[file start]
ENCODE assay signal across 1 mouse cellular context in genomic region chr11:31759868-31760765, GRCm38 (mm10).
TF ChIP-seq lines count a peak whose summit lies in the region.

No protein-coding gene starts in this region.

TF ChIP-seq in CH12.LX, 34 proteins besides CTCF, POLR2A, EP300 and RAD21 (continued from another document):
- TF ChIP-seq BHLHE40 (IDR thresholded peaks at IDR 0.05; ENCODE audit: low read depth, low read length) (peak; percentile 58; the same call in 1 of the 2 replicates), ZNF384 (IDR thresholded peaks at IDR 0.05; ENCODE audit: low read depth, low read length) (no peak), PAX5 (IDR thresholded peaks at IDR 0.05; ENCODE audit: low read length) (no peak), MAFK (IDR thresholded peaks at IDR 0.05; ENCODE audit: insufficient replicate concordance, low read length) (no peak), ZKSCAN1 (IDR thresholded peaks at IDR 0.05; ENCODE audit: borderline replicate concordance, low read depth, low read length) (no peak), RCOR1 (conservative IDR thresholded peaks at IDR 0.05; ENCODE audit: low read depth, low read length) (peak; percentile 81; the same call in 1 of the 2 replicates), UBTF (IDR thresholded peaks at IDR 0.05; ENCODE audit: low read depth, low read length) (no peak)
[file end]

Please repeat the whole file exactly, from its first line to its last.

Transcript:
ENCODE assay signal across 1 mouse cellular context in genomic region chr11:31759868-31760765, GRCm38 (mm10).
TF ChIP-seq lines count a peak whose summit lies in the region.

No protein-coding gene starts in this region.

TF ChIP-seq in CH12.LX, 34 proteins besides CTCF, POLR2A, EP300 and RAD21 (continued from another document):
- TF ChIP-seq BHLHE40 (IDR thresholded peaks at IDR 0.05; ENCODE audit: low read depth, low read length) (peak; percentile 58; the same call in 1 of the 2 replicates), ZNF384 (IDR thresholded peaks at IDR 0.05; ENCODE audit: low read depth, low read length) (no peak), PAX5 (IDR thresholded peaks at IDR 0.05; ENCODE audit: low read length) (no peak), MAFK (IDR thresholded peaks at IDR 0.05; ENCODE audit: insufficient replicate concordance, low read length) (no peak), ZKSCAN1 (IDR thresholded peaks at IDR 0.05; ENCODE audit: borderline replicate concordance, low read depth, low read length) (no peak), RCOR1 (conservative IDR thresholded peaks at IDR 0.05; ENCODE audit: low read depth, low read length) (peak; percentile 81; the same call in 1 of the 2 replicates), UBTF (IDR thresholded peaks at IDR 0.05; ENCODE audit: low read depth, low read length) (no peak)